Diana Sanchez: We have two platforms. We have the Bell TIFF Digital Cinema and we have the Pro Platform. One of them is specific for industry, press and buyers. The other is a public platform. It’s powered by Shift72 (a very popular and successful online video platform). You’ll have 24 hours to start your film and 12 hours to see it. That way you can time your viewing experience. There is a lot of anti-piracy measures in place. You’ll see visual watermarking, there will be forensic water marking. It’s a great way to experience film. When cinemas can allow 50 people that isn’t going to cut it. This is a way to get as many people as possible to be able to view the films.
When you log in, after you’ve bought your ticket, you will have an opportunity to see an introduction that the director has recorded specifically for the digital platform and a moderated conversation about the film with the programmer that you’ll have access to after. The ‘Penguin Bloom’ one was amazing because we had 10 people on the call, and they hadn’t seen each other since they shot the film a year before. They just stayed on the call and I got off and they hung out. It’s bringing people together.
I am also really excited about the ‘In Conversations With_____’ (Part of the TIFF program where there are interviews with different filmmakers and actors).
Barry Jenkins (Moonlight) is going to talk to Claire Denis (High Life). We’ve been trying to organize this for years and we haven’t been able to get them in person. But now we can get them online. Barry will be in Los Angeles and Claire will be in Paris.
OLM: Ok, it’s the moment you’ve been waiting for. Let’s start some rapid-fire questions. What is your favourite movie of all time?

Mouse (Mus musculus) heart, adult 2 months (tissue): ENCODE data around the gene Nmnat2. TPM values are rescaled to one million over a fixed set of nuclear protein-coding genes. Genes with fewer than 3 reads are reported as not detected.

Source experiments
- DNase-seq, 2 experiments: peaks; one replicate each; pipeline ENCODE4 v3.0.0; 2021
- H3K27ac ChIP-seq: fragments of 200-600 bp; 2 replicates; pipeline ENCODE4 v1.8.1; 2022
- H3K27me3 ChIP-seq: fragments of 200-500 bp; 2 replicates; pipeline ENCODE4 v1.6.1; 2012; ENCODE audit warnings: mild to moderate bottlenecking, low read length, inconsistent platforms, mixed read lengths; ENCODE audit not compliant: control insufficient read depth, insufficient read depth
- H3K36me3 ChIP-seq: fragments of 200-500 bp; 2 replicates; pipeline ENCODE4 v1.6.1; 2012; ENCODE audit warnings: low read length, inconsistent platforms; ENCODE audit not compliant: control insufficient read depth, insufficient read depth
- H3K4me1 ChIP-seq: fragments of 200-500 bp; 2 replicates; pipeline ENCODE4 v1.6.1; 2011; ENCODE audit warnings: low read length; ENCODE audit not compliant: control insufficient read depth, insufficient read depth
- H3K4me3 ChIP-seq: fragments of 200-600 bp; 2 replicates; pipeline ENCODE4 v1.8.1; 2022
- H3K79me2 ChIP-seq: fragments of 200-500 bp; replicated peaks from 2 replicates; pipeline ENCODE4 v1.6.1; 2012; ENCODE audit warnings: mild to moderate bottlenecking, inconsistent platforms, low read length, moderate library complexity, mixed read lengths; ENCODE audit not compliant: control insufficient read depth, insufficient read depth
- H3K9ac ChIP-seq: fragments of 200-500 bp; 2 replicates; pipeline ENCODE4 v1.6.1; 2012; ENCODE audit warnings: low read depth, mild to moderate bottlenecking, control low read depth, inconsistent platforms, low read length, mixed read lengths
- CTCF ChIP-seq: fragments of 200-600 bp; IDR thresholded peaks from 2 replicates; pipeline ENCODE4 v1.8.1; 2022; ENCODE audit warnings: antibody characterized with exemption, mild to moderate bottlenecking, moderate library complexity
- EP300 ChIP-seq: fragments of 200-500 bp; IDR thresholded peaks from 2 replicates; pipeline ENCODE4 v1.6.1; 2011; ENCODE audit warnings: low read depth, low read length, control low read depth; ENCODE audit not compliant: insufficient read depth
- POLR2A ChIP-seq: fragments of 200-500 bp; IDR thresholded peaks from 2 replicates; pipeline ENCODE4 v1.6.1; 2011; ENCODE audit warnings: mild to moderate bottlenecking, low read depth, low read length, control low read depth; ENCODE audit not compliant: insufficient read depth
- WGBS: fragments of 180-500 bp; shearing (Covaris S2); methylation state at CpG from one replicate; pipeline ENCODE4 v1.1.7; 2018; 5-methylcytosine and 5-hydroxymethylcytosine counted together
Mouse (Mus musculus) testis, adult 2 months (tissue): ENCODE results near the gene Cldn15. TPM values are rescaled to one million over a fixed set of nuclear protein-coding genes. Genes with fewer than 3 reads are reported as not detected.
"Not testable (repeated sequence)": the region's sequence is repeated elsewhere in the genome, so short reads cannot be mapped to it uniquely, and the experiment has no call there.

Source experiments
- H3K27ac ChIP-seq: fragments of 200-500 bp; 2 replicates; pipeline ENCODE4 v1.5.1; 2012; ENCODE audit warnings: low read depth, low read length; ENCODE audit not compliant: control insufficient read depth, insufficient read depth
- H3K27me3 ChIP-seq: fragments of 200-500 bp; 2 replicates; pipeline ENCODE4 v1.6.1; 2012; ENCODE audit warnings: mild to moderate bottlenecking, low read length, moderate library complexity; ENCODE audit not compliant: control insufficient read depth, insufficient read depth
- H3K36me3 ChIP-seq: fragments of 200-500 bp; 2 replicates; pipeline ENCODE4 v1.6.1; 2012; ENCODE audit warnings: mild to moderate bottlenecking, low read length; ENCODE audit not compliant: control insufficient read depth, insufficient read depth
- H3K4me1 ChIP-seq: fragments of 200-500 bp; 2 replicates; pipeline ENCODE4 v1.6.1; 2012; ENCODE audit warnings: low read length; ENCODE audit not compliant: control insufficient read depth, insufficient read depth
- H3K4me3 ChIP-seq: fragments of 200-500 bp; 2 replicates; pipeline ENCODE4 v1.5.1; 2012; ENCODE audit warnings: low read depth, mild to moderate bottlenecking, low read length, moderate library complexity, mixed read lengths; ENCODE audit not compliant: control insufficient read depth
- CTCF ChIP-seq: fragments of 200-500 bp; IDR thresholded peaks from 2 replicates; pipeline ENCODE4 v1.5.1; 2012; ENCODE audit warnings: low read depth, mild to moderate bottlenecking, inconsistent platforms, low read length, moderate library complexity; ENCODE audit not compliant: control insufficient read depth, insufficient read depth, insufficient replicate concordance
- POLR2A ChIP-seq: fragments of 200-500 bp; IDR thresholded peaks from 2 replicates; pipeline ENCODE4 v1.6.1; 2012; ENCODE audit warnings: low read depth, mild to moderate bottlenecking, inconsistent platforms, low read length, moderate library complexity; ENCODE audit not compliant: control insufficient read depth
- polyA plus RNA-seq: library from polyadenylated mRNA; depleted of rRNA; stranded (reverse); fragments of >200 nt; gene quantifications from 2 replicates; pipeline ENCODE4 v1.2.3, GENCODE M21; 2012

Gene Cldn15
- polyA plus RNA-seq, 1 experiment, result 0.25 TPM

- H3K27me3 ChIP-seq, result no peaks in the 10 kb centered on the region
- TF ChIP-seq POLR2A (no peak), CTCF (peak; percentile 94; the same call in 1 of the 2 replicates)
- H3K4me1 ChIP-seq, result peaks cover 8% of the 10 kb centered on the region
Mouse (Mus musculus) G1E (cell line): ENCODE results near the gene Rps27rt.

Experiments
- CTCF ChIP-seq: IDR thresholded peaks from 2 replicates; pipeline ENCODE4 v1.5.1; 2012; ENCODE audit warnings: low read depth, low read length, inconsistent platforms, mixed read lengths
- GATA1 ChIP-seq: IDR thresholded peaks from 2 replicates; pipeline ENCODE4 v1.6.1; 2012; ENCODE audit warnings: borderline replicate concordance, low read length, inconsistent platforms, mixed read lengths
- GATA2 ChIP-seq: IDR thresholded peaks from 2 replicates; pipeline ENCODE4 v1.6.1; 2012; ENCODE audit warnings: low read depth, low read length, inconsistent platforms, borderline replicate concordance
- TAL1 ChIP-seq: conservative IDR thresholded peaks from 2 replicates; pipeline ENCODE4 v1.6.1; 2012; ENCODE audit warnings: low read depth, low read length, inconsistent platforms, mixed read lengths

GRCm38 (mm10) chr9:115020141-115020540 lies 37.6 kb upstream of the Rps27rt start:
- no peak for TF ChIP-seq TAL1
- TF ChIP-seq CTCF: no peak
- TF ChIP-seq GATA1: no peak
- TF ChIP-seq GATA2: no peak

Diana Sanchez: See I always go to ‘La Cienega’ by Lucrecia Martel. There are other movies I like a lot but there is something appreciate about that film so much. I love ‘The Rules of the Game’ by Renoir and I love ‘We Won’t Grow Old Together’ by Maurice Pialat. I think Pialat is such a brilliant filmmaker. I love a lot of movies. These questions are hard. It depends on how you wake up in the morning.
OLM: What film that you programmed at TIFF are you most proud of? I realize this might be choosing your favourite child.
Diana Sanchez: It’s almost like that. I loved that I brought Juan Jose Campanella’s ‘The Secret in Their Eyes’ to TIFF. I brought the international premiere of the film and that’s where the Oscar race started, and it won the Oscar that year. The same year I also programmed Pedro Gonzalez-Rubio’s ‘Alamar’. I do love that I programmed Anahi Berneri's ‘Encarnacion’. He is a very talented filmmaker from Argentina and I am very proud that I programmed ‘Encarnacion’.
OLM: Now you yourself are a big deal and I know there are times where you are out people are saying, ‘Hey, is that Diana Sanchez?’ When is the last time you blushed?
Diana Sanchez: At the Critics Awards in Toronto, Margaret Atwood was there. She is so cool. I know she’s not a film celebrity but she’s a big deal.
OLM: She’s a huge deal. We live in a world where we are seeing a lot of remakes and reboots, etc. What is a film that you feel should never be remade?
Diana Sanchez: There’s a lot. All the ones I mentioned.
OLM: My favourite movie is ‘Heat’ with Pacino and DeNiro and I feel the same way.
Diana Sanchez: I love that movie too.
OLM: Ok fill in the blank. If you weren’t a TIFF programmer, you would be ________________.
Diana Sanchez: A university professor or a scientist. I love young people — you can learn just as much from people who are younger than you as much as from people who are older than you.
Thank so much for your time.
Diana Sanchez: Thank you.